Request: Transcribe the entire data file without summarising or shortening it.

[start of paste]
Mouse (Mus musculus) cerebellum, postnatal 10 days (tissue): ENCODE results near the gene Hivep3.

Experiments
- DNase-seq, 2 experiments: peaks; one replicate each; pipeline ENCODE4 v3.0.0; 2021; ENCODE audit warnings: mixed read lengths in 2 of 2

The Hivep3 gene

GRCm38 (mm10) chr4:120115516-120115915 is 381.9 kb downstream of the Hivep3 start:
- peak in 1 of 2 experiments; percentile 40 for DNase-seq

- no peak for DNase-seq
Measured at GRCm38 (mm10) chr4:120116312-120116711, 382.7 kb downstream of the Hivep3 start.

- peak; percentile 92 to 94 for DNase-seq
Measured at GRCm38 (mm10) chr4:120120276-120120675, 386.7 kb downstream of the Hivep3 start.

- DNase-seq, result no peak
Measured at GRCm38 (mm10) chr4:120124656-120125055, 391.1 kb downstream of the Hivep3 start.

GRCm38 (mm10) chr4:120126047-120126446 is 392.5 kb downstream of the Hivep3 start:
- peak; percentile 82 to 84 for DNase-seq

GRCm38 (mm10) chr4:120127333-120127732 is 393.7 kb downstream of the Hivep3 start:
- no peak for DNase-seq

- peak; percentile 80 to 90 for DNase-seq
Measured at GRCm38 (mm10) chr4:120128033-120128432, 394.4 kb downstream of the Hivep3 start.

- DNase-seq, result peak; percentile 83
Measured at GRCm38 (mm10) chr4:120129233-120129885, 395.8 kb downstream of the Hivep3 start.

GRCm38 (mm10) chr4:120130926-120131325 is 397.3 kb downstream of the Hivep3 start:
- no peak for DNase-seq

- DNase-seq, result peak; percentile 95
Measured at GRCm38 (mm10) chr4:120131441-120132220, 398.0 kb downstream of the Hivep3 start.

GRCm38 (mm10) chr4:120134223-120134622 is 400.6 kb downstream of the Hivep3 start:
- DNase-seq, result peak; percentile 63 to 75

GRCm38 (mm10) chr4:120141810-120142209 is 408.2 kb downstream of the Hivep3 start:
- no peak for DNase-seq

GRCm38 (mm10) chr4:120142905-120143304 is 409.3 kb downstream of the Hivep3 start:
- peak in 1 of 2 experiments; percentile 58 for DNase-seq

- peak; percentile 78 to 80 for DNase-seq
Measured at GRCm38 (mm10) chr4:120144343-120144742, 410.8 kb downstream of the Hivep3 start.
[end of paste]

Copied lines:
Mouse (Mus musculus) cerebellum, postnatal 10 days (tissue): ENCODE results near the gene Hivep3.

Experiments
- DNase-seq, 2 experiments: peaks; one replicate each; pipeline ENCODE4 v3.0.0; 2021; ENCODE audit warnings: mixed read lengths in 2 of 2

The Hivep3 gene

GRCm38 (mm10) chr4:120115516-120115915 is 381.9 kb downstream of the Hivep3 start:
- peak in 1 of 2 experiments; percentile 40 for DNase-seq

- no peak for DNase-seq
Measured at GRCm38 (mm10) chr4:120116312-120116711, 382.7 kb downstream of the Hivep3 start.

- peak; percentile 92 to 94 for DNase-seq
Measured at GRCm38 (mm10) chr4:120120276-120120675, 386.7 kb downstream of the Hivep3 start.

- DNase-seq, result no peak
Measured at GRCm38 (mm10) chr4:120124656-120125055, 391.1 kb downstream of the Hivep3 start.

GRCm38 (mm10) chr4:120126047-120126446 is 392.5 kb downstream of the Hivep3 start:
- peak; percentile 82 to 84 for DNase-seq

GRCm38 (mm10) chr4:120127333-120127732 is 393.7 kb downstream of the Hivep3 start:
- no peak for DNase-seq

- peak; percentile 80 to 90 for DNase-seq
Measured at GRCm38 (mm10) chr4:120128033-120128432, 394.4 kb downstream of the Hivep3 start.

- DNase-seq, result peak; percentile 83
Measured at GRCm38 (mm10) chr4:120129233-120129885, 395.8 kb downstream of the Hivep3 start.

GRCm38 (mm10) chr4:120130926-120131325 is 397.3 kb downstream of the Hivep3 start:
- no peak for DNase-seq

- DNase-seq, result peak; percentile 95
Measured at GRCm38 (mm10) chr4:120131441-120132220, 398.0 kb downstream of the Hivep3 start.

GRCm38 (mm10) chr4:120134223-120134622 is 400.6 kb downstream of the Hivep3 start:
- DNase-seq, result peak; percentile 63 to 75

GRCm38 (mm10) chr4:120141810-120142209 is 408.2 kb downstream of the Hivep3 start:
- no peak for DNase-seq

GRCm38 (mm10) chr4:120142905-120143304 is 409.3 kb downstream of the Hivep3 start:
- peak in 1 of 2 experiments; percentile 58 for DNase-seq

- peak; percentile 78 to 80 for DNase-seq
Measured at GRCm38 (mm10) chr4:120144343-120144742, 410.8 kb downstream of the Hivep3 start.